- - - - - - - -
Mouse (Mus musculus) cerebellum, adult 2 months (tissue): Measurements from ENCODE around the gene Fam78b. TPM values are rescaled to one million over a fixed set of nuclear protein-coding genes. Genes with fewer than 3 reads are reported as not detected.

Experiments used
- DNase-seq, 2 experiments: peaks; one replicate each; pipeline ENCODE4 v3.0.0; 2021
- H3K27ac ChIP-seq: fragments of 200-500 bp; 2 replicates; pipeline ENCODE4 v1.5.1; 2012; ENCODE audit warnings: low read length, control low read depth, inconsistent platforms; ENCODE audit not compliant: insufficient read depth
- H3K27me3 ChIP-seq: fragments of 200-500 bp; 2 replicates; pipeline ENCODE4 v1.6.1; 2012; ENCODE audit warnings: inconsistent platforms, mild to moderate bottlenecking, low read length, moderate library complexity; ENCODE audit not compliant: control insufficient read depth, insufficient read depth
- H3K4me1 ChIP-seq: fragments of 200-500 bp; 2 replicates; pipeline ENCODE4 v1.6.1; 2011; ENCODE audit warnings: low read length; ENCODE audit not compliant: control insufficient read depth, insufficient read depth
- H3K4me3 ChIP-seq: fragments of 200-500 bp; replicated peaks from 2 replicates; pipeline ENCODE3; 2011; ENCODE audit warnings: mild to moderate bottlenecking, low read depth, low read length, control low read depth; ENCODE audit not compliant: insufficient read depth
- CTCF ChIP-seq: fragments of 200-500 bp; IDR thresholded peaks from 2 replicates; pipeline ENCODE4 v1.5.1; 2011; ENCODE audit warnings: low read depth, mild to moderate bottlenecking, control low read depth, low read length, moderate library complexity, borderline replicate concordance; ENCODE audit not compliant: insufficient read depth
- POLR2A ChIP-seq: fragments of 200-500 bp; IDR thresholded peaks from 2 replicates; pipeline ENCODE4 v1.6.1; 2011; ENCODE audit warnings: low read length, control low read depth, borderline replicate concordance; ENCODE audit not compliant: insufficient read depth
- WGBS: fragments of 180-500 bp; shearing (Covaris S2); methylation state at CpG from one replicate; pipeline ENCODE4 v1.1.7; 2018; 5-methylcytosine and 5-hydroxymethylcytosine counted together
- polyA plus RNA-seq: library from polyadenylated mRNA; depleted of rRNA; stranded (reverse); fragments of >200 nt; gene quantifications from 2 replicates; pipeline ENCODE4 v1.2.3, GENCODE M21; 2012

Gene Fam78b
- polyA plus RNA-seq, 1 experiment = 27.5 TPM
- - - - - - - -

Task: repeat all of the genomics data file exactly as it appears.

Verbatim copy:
Mouse (Mus musculus) cerebellum, adult 2 months (tissue): Measurements from ENCODE around the gene Fam78b. TPM values are rescaled to one million over a fixed set of nuclear protein-coding genes. Genes with fewer than 3 reads are reported as not detected.

Experiments used
- DNase-seq, 2 experiments: peaks; one replicate each; pipeline ENCODE4 v3.0.0; 2021
- H3K27ac ChIP-seq: fragments of 200-500 bp; 2 replicates; pipeline ENCODE4 v1.5.1; 2012; ENCODE audit warnings: low read length, control low read depth, inconsistent platforms; ENCODE audit not compliant: insufficient read depth
- H3K27me3 ChIP-seq: fragments of 200-500 bp; 2 replicates; pipeline ENCODE4 v1.6.1; 2012; ENCODE audit warnings: inconsistent platforms, mild to moderate bottlenecking, low read length, moderate library complexity; ENCODE audit not compliant: control insufficient read depth, insufficient read depth
- H3K4me1 ChIP-seq: fragments of 200-500 bp; 2 replicates; pipeline ENCODE4 v1.6.1; 2011; ENCODE audit warnings: low read length; ENCODE audit not compliant: control insufficient read depth, insufficient read depth
- H3K4me3 ChIP-seq: fragments of 200-500 bp; replicated peaks from 2 replicates; pipeline ENCODE3; 2011; ENCODE audit warnings: mild to moderate bottlenecking, low read depth, low read length, control low read depth; ENCODE audit not compliant: insufficient read depth
- CTCF ChIP-seq: fragments of 200-500 bp; IDR thresholded peaks from 2 replicates; pipeline ENCODE4 v1.5.1; 2011; ENCODE audit warnings: low read depth, mild to moderate bottlenecking, control low read depth, low read length, moderate library complexity, borderline replicate concordance; ENCODE audit not compliant: insufficient read depth
- POLR2A ChIP-seq: fragments of 200-500 bp; IDR thresholded peaks from 2 replicates; pipeline ENCODE4 v1.6.1; 2011; ENCODE audit warnings: low read length, control low read depth, borderline replicate concordance; ENCODE audit not compliant: insufficient read depth
- WGBS: fragments of 180-500 bp; shearing (Covaris S2); methylation state at CpG from one replicate; pipeline ENCODE4 v1.1.7; 2018; 5-methylcytosine and 5-hydroxymethylcytosine counted together
- polyA plus RNA-seq: library from polyadenylated mRNA; depleted of rRNA; stranded (reverse); fragments of >200 nt; gene quantifications from 2 replicates; pipeline ENCODE4 v1.2.3, GENCODE M21; 2012

Gene Fam78b
- polyA plus RNA-seq, 1 experiment = 27.5 TPM